The Battle of Tel-el-Kebir
British landing parties entered Alexandria (in what was described as a policing action) on 13 July, two days after the bombardment. The city had been partially destroyed by fire and, following the departure of Urabi's soldiers, law and order had collapsed. That same day Khedive Tawfiq sought British protection leaving Urabi as leader of the Egyptian government. Urabi's troops were encamped outside Alexandria and the British feared for the security of the Suez Canal.
Securing the canal
Gladstone's response was to send an expeditionary force to restore order and install a new administration. Between 13 July and 6 September 1882, two armies, one (24,000-strong) from Britain and the other (7,000-strong) from India, converged on Egypt under the command of Lieutenant-General Sir Garnet Wolseley. Over 40 Royal Navy warships were involved in securing the Suez Canal from both the Red Sea in the south and the Mediterranean in the north.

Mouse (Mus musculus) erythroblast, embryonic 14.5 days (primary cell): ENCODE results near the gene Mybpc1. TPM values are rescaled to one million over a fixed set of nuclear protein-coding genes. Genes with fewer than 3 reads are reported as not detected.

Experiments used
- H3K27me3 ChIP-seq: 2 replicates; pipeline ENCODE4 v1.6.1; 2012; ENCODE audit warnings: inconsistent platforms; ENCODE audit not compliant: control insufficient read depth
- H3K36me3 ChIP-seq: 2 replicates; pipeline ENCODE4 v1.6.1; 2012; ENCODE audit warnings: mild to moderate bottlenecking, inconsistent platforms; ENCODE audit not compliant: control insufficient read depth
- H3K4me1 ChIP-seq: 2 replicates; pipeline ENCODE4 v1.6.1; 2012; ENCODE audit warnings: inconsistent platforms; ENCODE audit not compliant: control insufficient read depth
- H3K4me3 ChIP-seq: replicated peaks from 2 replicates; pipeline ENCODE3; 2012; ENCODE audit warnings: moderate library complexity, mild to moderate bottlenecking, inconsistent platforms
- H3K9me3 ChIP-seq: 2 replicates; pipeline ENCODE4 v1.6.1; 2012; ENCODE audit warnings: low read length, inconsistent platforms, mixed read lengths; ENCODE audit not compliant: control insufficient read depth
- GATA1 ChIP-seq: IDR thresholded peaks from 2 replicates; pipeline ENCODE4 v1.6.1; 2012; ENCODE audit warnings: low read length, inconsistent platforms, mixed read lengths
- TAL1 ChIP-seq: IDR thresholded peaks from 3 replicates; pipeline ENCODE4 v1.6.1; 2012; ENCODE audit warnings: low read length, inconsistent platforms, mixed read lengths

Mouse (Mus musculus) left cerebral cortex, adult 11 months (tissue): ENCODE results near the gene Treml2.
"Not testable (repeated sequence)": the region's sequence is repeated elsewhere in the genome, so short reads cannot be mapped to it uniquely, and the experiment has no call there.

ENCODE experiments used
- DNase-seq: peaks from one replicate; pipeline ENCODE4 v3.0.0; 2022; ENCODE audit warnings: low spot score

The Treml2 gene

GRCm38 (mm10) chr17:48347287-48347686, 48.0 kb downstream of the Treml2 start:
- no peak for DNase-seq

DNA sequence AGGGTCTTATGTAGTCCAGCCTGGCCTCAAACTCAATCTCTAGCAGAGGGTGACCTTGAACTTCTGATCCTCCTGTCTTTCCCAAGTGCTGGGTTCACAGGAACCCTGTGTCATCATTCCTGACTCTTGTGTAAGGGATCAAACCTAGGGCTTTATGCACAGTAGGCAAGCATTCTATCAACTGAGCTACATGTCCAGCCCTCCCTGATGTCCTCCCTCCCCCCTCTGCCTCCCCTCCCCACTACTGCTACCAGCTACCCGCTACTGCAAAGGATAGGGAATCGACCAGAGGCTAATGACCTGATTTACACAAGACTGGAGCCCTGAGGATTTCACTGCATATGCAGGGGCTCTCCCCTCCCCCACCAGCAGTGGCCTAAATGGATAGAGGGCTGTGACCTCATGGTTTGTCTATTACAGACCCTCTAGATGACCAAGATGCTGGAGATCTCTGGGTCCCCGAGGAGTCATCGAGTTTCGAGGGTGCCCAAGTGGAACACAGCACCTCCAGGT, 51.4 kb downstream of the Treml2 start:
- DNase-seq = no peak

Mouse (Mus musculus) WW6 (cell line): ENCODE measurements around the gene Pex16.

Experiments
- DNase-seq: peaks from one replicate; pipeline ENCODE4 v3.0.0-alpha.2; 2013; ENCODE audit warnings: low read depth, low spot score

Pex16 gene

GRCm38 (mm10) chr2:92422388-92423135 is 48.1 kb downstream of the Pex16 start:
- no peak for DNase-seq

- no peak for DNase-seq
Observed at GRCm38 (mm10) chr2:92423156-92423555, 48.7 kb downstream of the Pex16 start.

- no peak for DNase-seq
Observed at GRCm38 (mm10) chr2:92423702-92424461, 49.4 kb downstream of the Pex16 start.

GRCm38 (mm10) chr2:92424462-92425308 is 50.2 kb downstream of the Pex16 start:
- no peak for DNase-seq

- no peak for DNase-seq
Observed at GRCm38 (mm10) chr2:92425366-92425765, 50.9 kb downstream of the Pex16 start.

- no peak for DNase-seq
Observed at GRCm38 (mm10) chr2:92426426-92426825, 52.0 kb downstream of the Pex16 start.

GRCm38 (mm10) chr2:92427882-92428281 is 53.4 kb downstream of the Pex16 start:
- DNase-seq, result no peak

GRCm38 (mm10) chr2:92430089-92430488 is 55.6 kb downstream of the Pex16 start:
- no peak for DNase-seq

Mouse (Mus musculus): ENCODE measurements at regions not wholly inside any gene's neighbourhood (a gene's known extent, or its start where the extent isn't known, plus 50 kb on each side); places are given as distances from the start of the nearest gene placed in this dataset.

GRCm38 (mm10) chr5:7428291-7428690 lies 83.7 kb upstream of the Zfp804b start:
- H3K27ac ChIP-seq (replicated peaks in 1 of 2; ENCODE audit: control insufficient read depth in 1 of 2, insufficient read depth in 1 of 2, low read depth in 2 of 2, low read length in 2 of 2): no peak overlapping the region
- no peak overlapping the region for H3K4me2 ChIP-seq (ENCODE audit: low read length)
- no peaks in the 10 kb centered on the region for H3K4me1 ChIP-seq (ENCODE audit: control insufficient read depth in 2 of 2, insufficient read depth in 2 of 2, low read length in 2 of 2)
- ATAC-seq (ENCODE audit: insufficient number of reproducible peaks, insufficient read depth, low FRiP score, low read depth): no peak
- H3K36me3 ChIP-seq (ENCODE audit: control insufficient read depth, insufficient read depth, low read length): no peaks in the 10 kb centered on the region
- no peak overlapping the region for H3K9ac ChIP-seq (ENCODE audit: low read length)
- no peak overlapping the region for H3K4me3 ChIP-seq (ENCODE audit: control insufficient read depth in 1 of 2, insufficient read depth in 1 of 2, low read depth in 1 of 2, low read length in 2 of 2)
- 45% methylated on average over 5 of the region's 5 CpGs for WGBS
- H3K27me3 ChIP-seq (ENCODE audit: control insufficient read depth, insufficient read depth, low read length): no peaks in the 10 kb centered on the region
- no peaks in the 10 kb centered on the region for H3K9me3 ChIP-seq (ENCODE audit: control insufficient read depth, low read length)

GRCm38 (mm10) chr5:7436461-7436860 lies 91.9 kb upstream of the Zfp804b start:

Battle of Tel-el-Kebir
Minor skirmishes between British and Egyptian forces took place at Zagazig and Kassassin, but it was the battle at Tel-el-Kebir (strategically placed between Alexandria, the Suez Canal and Cairo) that proved decisive. Here, the Egyptian army had prepared defences consisting of a number of deep ditches and embankments constructed out of the desert sand. The desert around Tel-el-Kebir was extremely flat, so any approach by the British would easily be spotted. As a result, the British decided to march across the desert by night and attack the Egyptian positions at dawn.
The British army was guided by Commander Wyatt Rawson, naval aide-de-camp to Lieutenant-General Wolseley. He navigated successfully using the stars and the army moved into position silently. The Highland Brigade moved to the front of the attacking force. At about 05:00 on 13 September 1882, the Highland Brigade approached the Egyptian positions and there was a blaze of gunfire. The bagpipe players struck up and the Scots charged the Egyptian defences. The British army had approached the lines at Tel-el-Kebir in a staggered formation and so attacked in waves from left to right. The fighting was intense, but after just over an hour, the Egyptians fled.